That was a lot of bad karma to absorb on day one, and it rattled even as seasoned a student of hardship as Alston. As UN special rapporteur, hes reported on dire poverty and its impact on human rights in Saudi Arabia and China among other places. But Skid Row?

I was feeling pretty depressed, he told the Guardian later. The endless drumbeat of horror stories. At a certain point you do wonder what can anyone do about this, let alone me.

And then he took a flight up to San Francisco, to the Tenderloin district where homeless people congregate, and walked into St Boniface church.

What he saw there was an analgesic for his soul.

San Francisco, California, 6 December

The Gubbio project at St Boniface in San Francisco. The church opens its doors every weekday at 6am to allow homeless people to rest until 3pm. Photograph: David Levene for the Guardian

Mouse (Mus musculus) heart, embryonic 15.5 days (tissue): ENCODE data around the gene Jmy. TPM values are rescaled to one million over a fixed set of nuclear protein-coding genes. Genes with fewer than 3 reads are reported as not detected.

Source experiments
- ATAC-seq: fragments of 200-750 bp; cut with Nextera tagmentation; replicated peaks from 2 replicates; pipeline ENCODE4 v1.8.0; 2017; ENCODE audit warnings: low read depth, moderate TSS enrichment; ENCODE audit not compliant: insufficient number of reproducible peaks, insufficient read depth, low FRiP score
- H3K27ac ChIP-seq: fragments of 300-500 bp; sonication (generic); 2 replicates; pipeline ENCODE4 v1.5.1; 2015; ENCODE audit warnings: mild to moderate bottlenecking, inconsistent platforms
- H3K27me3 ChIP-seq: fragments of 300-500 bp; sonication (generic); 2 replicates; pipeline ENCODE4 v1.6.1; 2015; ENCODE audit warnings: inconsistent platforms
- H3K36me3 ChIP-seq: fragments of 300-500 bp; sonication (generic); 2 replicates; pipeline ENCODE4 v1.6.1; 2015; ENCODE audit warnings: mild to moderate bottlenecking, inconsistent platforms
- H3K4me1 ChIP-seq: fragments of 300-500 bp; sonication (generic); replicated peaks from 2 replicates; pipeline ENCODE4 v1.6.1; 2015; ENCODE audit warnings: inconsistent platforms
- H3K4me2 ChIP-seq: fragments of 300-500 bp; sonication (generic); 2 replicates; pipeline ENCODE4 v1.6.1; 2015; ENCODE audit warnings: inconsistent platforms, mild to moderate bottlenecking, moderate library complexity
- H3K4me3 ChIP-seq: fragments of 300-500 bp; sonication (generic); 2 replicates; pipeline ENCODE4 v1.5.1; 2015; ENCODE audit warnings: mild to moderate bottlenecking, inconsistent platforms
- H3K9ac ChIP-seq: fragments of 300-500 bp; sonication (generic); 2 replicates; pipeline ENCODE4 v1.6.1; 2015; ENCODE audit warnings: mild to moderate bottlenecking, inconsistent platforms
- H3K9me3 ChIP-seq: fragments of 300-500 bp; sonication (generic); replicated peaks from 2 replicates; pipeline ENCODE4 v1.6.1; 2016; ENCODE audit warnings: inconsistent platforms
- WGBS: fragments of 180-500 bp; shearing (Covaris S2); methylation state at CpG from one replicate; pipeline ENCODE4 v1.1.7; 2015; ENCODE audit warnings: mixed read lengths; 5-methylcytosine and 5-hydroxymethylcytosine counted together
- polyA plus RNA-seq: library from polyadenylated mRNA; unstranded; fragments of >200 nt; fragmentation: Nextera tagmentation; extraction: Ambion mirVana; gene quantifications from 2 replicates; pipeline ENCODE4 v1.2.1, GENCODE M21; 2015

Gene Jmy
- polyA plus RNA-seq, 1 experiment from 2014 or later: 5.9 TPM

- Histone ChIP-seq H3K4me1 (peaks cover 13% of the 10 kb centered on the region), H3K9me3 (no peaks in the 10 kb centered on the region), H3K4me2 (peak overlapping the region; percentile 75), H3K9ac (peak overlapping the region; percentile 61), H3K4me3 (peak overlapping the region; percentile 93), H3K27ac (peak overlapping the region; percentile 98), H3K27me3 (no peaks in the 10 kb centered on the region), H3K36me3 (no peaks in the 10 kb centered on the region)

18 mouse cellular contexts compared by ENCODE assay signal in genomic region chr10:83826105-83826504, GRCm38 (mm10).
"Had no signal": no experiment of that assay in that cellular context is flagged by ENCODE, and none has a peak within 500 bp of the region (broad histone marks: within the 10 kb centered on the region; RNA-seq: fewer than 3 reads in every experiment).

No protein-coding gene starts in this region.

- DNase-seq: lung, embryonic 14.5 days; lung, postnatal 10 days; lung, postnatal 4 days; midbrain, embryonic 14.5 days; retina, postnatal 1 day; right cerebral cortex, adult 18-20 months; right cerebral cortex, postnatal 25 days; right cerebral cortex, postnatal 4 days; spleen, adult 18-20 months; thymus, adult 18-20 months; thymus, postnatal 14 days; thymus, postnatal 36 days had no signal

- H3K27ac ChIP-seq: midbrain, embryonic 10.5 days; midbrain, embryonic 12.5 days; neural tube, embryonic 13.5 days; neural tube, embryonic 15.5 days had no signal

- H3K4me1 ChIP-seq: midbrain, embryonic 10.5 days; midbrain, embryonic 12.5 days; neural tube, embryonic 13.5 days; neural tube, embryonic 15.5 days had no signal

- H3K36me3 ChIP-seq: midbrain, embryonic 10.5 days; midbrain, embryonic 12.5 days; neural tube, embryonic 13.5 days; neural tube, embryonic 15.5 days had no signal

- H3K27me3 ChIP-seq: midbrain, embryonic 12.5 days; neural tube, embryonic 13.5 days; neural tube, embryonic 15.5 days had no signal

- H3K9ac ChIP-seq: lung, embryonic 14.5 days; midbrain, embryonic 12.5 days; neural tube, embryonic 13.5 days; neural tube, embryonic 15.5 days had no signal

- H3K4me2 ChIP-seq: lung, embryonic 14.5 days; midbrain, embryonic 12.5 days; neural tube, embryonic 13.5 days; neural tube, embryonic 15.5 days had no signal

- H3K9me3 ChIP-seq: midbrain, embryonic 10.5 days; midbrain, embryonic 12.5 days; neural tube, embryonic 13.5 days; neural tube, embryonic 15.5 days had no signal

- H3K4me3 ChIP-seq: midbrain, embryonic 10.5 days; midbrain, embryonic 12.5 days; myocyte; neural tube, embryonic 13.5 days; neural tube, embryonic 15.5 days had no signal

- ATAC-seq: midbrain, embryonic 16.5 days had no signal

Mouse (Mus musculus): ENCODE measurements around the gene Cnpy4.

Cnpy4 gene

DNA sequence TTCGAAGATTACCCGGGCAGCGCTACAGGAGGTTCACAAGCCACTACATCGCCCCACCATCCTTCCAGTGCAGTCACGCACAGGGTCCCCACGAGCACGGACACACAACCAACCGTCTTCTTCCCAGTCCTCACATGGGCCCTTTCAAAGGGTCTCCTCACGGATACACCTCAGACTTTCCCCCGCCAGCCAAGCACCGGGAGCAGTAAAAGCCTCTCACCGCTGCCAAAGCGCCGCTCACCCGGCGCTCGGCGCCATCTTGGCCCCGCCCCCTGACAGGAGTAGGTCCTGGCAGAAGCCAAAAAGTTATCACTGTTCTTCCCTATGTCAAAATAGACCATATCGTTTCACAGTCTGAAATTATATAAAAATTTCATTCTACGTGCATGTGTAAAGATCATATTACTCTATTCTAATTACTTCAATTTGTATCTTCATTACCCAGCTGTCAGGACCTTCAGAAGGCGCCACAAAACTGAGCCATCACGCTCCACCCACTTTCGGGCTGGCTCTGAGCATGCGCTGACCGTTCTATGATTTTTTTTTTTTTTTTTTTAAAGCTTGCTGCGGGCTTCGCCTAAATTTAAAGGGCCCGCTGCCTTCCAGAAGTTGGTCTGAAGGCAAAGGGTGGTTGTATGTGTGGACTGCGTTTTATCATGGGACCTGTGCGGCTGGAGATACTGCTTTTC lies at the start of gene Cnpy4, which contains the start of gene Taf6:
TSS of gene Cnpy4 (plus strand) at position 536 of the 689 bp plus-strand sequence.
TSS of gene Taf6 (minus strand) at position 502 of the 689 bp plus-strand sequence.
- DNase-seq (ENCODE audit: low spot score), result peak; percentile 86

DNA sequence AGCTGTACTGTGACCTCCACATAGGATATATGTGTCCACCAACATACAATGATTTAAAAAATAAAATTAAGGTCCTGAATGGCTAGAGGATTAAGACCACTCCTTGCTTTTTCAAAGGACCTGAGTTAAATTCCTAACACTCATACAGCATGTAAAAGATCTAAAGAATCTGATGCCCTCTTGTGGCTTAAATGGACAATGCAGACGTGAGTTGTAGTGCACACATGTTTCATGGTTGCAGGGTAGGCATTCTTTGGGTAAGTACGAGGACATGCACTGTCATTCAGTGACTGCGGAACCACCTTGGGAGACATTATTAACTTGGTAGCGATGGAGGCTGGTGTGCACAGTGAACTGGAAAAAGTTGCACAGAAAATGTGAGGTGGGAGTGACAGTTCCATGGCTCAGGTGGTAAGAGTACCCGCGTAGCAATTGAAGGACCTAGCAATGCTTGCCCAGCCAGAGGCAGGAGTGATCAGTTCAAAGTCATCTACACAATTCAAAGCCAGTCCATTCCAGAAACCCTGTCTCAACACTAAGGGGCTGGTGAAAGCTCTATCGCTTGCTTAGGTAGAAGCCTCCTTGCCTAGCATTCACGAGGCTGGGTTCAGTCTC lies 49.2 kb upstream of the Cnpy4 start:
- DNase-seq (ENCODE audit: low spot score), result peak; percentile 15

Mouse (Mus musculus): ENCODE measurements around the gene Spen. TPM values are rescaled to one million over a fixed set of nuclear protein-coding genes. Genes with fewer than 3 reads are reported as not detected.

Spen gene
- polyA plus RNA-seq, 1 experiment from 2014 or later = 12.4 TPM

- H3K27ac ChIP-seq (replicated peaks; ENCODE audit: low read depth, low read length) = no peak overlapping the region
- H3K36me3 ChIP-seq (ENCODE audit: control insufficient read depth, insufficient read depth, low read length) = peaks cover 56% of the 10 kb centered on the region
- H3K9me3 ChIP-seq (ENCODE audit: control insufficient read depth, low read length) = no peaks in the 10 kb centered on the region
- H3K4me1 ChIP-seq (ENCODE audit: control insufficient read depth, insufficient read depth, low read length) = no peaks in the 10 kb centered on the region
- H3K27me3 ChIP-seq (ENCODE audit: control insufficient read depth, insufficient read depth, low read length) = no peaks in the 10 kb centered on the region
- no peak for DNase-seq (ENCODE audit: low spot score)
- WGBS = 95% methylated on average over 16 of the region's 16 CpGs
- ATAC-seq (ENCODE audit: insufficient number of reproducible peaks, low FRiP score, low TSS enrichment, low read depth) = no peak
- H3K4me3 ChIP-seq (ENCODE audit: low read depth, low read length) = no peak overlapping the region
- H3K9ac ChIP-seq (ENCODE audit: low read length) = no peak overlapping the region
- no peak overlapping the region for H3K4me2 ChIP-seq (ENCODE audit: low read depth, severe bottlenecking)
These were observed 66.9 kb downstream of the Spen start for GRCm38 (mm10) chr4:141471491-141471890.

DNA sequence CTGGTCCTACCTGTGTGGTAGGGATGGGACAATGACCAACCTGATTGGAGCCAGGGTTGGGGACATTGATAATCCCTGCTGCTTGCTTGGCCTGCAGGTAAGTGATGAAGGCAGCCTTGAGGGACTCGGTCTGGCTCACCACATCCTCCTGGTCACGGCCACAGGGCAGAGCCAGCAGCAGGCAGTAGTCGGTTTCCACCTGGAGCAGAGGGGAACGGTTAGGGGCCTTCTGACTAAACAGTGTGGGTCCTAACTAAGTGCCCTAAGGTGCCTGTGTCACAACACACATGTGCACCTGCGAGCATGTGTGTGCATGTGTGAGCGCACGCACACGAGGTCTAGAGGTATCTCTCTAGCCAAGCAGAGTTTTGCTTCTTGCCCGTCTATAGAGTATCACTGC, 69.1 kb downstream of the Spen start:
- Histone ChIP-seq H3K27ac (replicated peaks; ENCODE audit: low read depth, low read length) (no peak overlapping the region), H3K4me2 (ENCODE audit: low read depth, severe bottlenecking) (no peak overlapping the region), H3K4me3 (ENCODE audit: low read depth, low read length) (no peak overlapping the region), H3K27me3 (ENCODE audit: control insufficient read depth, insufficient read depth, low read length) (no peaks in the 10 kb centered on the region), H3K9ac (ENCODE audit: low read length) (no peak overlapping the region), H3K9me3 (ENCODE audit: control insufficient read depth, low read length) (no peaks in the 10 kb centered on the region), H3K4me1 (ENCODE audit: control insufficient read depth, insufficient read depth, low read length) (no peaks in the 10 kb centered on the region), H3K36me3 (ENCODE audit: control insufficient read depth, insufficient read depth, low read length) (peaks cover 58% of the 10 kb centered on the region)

About 70 homeless people were quietly sleeping in pews at the back of the church, as they are allowed to do every weekday morning, with worshippers praying harmoniously in front of them. The church welcomes them in as part of the Catholic concept of extending the helping hand.

I found the church surprisingly uplifting, Alston said. It was such a simple scene and such an obvious idea. It struck me Christianity, what the hell is it about if its not this?

It was a rare drop of altruism on the west coast, competing against a sea of hostility. More than 500 anti-homeless laws have been passed in Californian cities in recent years. At a federal level, Ben Carson, the neurosurgeon who Donald Trump appointed US housing secretary, is decimating government spending on affordable housing.

Perhaps the most telling detail: apart from St Boniface and its sister church, no other place of worship in San Francisco welcomes homeless people. In fact, many have begun, even at this season of goodwill, to lock their doors to all comers simply so as to exclude homeless people.

As Tiny Gray-Garcia, herself on the streets, described it to Alston, there is a prevailing attitude that she and her peers have to contend with every day. She called it the violence of looking away.

Coy Catley, 63, in her homeless box made of cardboard sheets on a sidewalk of Tenderloin, San Francisco. Photograph: Ed Pilkington for the Guardian